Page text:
WASHINGTON (May 16, 2022)— On Monday, Swedish Prime Minister Magdalena Andersson announced an intention to seek NATO membership, ending more than two centuries of military nonalignment in a historic shift prompted by Russia’s invasion of Ukraine. Sweden follows Finland’s announcement that it will also seek NATO membership.

Erwan Lagadec is an associate research professor at the GW Institute for European, Russian, and Eurasian Studies, where he leads programs on EU and NATO affairs. He offers the following statement for your use:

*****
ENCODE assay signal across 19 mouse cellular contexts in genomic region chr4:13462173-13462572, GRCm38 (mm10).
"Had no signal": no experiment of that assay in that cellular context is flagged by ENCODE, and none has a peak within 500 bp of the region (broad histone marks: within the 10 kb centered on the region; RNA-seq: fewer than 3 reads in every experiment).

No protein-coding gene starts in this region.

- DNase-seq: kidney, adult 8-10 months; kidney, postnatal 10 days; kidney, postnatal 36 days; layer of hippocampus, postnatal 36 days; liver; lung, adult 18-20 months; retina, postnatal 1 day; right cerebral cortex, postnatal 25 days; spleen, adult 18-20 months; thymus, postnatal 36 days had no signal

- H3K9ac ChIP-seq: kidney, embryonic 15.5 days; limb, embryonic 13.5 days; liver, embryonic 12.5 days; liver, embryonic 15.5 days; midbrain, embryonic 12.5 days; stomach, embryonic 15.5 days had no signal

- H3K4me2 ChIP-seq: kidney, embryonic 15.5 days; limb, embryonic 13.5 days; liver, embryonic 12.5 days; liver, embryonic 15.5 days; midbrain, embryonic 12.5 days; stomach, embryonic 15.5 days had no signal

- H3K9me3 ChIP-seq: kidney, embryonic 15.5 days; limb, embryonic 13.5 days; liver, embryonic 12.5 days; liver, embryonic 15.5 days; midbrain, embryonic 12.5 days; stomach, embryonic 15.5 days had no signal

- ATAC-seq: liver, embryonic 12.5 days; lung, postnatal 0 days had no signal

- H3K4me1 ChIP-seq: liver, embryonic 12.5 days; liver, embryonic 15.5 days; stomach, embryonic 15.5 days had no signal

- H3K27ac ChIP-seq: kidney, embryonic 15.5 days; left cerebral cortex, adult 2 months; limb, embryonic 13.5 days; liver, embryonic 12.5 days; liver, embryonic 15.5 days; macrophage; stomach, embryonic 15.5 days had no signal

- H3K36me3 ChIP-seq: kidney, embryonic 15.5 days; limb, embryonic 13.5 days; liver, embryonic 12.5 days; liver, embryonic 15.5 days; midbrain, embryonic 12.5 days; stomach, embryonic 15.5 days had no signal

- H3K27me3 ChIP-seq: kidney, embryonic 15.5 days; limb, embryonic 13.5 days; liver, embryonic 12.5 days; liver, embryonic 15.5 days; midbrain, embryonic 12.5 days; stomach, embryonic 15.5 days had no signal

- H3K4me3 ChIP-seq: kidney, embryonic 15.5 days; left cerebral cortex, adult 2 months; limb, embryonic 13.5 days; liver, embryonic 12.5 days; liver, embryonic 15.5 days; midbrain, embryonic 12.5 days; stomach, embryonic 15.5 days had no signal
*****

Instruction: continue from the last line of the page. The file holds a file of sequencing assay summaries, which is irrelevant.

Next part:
The Ukraine invasion brought home the stubborn difference between being a NATO partner, which Ukraine also is, vs. a NATO ally that formally benefits from Article 5's collective defense guarantee. Both Sweden and Finland arguably had been resting too easy in the belief that, in practice, NATO -- or at least individual NATO allies, especially the U.S. -- would surely come to their aid in case they were attacked, regardless of their NATO status. The leadership in both countries now recognizes that when push comes to shove, this assumption isn't good enough.